Kyle Rittenhouse: Fool, Zealot or Hero?

What’s a 17-year-old to do?

As a public service announcement, I would like to advise grandparents to bring an emergency kit along when they visit their children’s homes. Among other items, the kit should include masking tape. This isn’t required for emergency repairs, but it might be necessary for taping one’s lips shut. That is the situation I found myself in a few weeks back, though I only used virtual tape.

Our daughter was discussing the Kyle Rittenhouse case with her barely 17-year-old son. While this was before the case concluded, she agreed with our grandson that it seemed a clear case of self-defense. I needed the tape when she added, “Still, he should have stayed home.” Truthfully, I wasn’t bursting to say anything because I knew exactly where she was coming from. She did not want her idealistic, impulsive and slightly dare-devil son to see Kyle as a role-model.

But my conflicting internal reaction led me to think more about this issue. In fact, I have heard a number of people express the idea, “Well, he did act in self-defense, but he shouldn’t have been there in the first place.” Having waited to write this Musing until the Kyle Rittenhouse trial was no longer front-page news, I have spent quite a bit of time sorting out my thoughts.

My fifth-grade teacher demanded a great deal of memorization. She was an outstanding educator, so rather than complaining or being resentful, most of the class ended the year requesting to have her again (the school complied) and with a fount of quotes from poetry and history under our belt. The following words were one of her choices:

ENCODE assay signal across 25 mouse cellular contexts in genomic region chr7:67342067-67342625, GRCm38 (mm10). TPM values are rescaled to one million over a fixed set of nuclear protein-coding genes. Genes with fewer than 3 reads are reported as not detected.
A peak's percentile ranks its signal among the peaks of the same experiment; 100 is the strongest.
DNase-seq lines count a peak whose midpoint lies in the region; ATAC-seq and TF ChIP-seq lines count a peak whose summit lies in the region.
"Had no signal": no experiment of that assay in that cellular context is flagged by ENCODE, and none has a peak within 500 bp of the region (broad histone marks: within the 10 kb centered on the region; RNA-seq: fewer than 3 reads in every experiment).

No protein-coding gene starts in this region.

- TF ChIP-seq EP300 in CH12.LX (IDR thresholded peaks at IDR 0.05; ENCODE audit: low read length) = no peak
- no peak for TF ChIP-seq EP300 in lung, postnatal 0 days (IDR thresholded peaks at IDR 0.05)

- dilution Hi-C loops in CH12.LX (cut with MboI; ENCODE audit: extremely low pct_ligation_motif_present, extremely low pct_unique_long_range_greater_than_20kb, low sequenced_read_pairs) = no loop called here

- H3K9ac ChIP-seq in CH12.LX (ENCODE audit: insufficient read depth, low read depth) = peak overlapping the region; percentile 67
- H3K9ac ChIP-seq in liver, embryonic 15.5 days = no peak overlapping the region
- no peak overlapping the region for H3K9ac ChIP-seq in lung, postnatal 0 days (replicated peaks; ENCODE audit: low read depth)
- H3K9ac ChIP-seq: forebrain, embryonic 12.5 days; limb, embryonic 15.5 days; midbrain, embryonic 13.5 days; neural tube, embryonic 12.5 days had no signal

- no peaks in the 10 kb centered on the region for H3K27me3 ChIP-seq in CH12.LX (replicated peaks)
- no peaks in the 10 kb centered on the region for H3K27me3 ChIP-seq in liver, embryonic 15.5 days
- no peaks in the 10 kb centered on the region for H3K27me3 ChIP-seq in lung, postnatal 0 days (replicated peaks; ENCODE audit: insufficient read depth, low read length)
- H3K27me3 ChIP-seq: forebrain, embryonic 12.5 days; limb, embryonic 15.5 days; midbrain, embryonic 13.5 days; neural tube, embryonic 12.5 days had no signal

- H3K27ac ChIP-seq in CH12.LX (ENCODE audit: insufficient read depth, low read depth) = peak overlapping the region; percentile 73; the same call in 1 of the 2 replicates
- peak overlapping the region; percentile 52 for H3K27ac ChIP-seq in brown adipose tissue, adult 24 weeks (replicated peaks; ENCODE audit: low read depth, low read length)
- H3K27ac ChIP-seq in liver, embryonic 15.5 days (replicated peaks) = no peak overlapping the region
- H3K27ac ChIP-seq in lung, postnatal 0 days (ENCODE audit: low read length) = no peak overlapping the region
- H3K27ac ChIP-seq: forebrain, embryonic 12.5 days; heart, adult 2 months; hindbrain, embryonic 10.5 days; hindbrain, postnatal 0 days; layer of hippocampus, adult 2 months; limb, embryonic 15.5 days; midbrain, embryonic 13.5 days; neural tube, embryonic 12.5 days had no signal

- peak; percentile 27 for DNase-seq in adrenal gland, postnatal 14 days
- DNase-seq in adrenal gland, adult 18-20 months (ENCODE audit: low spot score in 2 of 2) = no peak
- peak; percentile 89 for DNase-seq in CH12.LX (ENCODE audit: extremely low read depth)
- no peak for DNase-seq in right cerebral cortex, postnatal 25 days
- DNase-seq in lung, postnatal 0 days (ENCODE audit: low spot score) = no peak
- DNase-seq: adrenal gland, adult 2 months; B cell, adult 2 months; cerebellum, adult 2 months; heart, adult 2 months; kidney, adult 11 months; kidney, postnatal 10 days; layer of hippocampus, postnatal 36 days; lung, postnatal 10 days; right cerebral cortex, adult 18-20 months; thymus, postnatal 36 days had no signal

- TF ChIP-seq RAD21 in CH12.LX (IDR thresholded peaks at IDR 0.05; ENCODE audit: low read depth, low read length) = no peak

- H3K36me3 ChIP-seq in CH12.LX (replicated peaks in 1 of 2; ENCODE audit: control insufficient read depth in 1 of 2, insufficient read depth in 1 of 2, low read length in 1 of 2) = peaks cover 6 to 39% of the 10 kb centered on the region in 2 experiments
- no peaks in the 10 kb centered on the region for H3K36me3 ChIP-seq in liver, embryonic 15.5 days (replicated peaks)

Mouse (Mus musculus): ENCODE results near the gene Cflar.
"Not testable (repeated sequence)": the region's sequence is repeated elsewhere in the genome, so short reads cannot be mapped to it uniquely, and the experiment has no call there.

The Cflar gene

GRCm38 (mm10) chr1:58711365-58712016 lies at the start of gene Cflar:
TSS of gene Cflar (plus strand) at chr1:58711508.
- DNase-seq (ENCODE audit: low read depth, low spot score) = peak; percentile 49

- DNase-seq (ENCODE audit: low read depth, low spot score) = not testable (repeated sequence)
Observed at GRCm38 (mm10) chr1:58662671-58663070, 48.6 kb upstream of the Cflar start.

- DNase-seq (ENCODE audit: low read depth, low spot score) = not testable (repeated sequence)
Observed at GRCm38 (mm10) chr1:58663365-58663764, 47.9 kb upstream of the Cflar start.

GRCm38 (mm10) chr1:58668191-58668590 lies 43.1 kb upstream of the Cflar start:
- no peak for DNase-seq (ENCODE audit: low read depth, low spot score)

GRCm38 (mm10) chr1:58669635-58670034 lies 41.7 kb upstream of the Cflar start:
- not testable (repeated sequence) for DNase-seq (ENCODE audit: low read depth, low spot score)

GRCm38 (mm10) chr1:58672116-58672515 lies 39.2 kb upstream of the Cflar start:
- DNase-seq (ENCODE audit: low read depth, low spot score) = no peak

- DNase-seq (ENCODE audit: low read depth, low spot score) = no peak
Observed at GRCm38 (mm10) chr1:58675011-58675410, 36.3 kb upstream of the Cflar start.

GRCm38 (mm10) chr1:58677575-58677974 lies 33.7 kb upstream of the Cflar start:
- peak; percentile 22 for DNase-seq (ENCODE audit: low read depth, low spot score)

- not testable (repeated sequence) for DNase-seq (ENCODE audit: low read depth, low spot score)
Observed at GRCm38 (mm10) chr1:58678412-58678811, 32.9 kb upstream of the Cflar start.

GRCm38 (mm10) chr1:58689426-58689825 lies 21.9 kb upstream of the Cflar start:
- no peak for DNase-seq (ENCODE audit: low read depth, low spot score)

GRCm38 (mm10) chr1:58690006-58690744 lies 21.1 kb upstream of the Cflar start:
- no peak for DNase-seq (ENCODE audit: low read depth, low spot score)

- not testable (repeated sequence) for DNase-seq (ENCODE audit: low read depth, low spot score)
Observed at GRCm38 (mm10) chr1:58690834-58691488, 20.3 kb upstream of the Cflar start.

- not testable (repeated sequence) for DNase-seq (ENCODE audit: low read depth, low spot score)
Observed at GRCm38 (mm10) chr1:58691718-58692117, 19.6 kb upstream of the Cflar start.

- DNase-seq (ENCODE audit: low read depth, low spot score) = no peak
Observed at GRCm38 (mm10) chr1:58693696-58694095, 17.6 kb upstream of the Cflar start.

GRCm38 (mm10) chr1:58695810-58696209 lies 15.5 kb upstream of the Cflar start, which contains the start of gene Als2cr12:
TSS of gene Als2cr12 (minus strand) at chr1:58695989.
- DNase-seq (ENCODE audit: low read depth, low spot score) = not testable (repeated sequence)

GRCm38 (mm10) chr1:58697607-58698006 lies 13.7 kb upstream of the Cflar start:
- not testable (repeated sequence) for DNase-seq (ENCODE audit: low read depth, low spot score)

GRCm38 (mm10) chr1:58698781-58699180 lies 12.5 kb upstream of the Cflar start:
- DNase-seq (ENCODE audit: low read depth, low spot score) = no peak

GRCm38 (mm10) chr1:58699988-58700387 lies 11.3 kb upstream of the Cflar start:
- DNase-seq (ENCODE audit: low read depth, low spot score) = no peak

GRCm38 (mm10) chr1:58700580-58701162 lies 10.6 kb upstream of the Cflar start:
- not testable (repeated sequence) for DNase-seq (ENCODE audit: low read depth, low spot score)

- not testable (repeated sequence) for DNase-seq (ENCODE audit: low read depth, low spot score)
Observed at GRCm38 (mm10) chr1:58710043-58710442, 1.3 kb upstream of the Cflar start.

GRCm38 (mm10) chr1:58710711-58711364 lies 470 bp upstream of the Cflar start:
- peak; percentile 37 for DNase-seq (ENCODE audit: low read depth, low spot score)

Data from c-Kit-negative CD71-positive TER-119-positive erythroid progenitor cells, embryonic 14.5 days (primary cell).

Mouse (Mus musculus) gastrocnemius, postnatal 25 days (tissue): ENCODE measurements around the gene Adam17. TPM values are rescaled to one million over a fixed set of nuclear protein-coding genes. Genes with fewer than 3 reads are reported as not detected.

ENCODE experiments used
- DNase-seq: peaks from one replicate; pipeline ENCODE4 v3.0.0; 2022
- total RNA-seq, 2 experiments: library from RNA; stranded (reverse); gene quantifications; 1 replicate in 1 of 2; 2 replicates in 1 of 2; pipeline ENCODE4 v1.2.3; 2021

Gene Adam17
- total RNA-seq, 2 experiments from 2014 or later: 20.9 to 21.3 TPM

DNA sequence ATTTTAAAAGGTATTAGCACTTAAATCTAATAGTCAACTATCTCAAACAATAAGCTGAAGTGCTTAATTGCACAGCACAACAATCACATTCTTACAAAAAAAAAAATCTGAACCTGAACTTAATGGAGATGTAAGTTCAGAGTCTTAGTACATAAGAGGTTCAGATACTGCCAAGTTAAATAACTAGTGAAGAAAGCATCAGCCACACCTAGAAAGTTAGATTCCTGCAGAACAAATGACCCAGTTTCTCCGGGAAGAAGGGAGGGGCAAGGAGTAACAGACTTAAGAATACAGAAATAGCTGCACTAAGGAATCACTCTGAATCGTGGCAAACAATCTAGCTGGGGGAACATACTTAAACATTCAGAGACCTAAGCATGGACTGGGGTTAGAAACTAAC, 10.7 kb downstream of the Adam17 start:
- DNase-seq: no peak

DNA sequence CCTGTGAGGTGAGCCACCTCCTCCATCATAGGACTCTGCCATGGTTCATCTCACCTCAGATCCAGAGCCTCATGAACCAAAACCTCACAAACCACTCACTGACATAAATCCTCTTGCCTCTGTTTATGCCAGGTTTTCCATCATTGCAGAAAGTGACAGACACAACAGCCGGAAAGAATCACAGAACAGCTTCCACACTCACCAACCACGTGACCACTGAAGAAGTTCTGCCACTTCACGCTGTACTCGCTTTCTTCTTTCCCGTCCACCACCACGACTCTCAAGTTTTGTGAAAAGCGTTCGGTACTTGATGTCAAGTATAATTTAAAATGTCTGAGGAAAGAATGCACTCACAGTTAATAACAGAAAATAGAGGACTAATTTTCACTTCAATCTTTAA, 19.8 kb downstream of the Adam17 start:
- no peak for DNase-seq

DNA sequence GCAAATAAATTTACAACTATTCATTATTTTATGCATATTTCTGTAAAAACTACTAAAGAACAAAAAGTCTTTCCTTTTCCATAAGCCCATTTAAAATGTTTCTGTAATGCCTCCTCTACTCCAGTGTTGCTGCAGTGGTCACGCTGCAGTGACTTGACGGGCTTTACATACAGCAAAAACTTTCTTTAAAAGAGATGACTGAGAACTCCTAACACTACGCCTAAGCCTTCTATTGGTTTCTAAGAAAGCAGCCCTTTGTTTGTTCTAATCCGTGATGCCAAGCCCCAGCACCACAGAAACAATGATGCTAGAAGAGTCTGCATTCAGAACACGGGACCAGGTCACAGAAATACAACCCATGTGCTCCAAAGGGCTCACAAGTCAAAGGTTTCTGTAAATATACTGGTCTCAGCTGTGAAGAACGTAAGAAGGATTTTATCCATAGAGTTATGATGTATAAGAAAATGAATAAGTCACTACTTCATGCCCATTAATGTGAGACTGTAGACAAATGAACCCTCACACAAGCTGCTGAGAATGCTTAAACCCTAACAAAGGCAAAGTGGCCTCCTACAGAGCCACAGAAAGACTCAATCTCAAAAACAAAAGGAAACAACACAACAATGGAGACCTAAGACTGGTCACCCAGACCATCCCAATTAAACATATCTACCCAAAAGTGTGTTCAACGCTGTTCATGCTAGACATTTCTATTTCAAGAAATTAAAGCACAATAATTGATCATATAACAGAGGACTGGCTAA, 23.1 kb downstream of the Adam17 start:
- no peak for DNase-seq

“Is life so dear or peace so sweet as to be purchased at the price of chains or liberty? Forbid it, Almighty God! I know not what course others may take, but as for me, give me liberty or give me death!” *

Patrick Henry was not yet 30 when he said those words. Nathan Hale was 21 when he is reputed to have said, “I only regret that I have but one life to lose for my country.” Oh, but they weren’t seventeen! Numerous Revolutionary War soldiers were. Times were certainly different, but in the past week I have read two separate news stories of a fourteen-year-old and a fifteen-year-old who each shot men who were violently attacking their respective mother and father during a robbery. Both boys hit their targets, ending the attack.

Is there a difference between responding to an attack on a mother or father and voluntarily going to an area that is being looted, as Kyle Rittenhouse did? Yes. But in a society in which legislators are betraying and devaluing the lives and property of those who elected them, where defaming the police (and killing them) is on the increase, and where life is increasingly dangerous, we may all end up depending on those individuals who will step forward and champion public safety. We should note that both the sons who protected their parents as well as Kyle Rittenhouse stayed cool in an emergency and clearly had enough experience with guns to have steady hands, precise aim, and the psychological power to implement their training only when absolutely necessary. None of these were young and irresponsible hot-heads. Rather, they were disciplined young men.

My guess is that most mothers want to keep their sons home and safe, whether we are talking about 1776 or today. However, we don’t get to choose the time and place of history into which we are born. In a time of increasing anarchy and lawlessness, from the top of society to the bottom, I think we may all be more grateful for individuals with the skill, moral fiber and willingness to step forward.

*I know that you want to know if I wrote this by heart. I did, though when I checked it, I had forgotten the phrase, “Forbid it, Almighty God!” (I’m so ashamed.)

What do you think? I’d love to hear your comments on this Susan’s Musing article.
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